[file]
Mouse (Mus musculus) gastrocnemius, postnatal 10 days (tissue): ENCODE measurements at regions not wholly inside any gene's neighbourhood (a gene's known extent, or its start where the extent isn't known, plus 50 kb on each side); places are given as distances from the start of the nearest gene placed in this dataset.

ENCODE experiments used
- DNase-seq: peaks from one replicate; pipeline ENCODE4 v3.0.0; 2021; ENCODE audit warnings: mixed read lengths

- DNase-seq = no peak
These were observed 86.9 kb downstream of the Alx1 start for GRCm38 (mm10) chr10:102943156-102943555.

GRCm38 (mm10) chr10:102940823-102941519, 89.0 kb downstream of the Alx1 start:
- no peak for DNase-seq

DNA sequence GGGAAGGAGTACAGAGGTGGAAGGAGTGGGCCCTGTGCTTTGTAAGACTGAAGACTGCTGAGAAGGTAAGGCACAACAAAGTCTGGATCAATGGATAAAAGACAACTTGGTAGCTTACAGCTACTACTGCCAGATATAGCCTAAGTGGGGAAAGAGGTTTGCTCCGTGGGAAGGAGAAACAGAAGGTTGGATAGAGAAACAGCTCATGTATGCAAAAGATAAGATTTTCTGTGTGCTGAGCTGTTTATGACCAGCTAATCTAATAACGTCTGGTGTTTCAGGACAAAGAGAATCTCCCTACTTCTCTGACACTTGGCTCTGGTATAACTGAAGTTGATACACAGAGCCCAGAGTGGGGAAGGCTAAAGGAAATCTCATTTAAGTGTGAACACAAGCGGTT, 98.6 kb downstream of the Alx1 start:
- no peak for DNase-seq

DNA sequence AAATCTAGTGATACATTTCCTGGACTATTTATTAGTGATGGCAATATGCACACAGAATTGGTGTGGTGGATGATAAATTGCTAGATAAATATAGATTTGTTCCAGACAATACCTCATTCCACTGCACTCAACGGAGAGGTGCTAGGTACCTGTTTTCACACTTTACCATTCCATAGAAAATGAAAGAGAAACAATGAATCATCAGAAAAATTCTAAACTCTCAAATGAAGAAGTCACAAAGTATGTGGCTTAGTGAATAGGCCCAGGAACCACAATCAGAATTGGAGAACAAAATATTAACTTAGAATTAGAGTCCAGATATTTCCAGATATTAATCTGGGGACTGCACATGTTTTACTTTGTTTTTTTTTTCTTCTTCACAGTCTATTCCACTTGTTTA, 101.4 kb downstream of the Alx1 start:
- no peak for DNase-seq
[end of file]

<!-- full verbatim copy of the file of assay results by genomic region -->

Mouse (Mus musculus) gastrocnemius, postnatal 10 days (tissue): ENCODE measurements at regions not wholly inside any gene's neighbourhood (a gene's known extent, or its start where the extent isn't known, plus 50 kb on each side); places are given as distances from the start of the nearest gene placed in this dataset.

ENCODE experiments used
- DNase-seq: peaks from one replicate; pipeline ENCODE4 v3.0.0; 2021; ENCODE audit warnings: mixed read lengths

- DNase-seq = no peak
These were observed 86.9 kb downstream of the Alx1 start for GRCm38 (mm10) chr10:102943156-102943555.

GRCm38 (mm10) chr10:102940823-102941519, 89.0 kb downstream of the Alx1 start:
- no peak for DNase-seq

DNA sequence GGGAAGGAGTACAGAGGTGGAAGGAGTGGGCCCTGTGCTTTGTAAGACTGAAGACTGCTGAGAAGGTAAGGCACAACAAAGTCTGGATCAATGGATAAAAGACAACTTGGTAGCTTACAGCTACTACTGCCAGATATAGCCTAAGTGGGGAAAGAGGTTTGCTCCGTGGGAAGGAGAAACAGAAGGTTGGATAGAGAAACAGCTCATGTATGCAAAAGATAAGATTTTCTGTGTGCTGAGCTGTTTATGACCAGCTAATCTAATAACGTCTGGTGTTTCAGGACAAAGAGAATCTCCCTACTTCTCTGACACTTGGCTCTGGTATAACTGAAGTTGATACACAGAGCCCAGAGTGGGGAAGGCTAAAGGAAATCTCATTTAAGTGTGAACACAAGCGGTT, 98.6 kb downstream of the Alx1 start:
- no peak for DNase-seq

DNA sequence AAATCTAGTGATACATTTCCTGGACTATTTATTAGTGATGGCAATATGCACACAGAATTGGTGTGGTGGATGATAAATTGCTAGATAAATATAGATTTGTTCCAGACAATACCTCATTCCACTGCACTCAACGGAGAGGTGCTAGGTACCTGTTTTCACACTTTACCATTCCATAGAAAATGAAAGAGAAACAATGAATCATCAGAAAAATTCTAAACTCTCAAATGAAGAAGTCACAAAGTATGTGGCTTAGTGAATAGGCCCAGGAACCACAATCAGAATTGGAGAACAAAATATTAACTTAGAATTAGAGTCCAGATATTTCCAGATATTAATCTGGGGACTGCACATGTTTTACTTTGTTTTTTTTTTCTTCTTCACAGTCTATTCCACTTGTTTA, 101.4 kb downstream of the Alx1 start:
- no peak for DNase-seq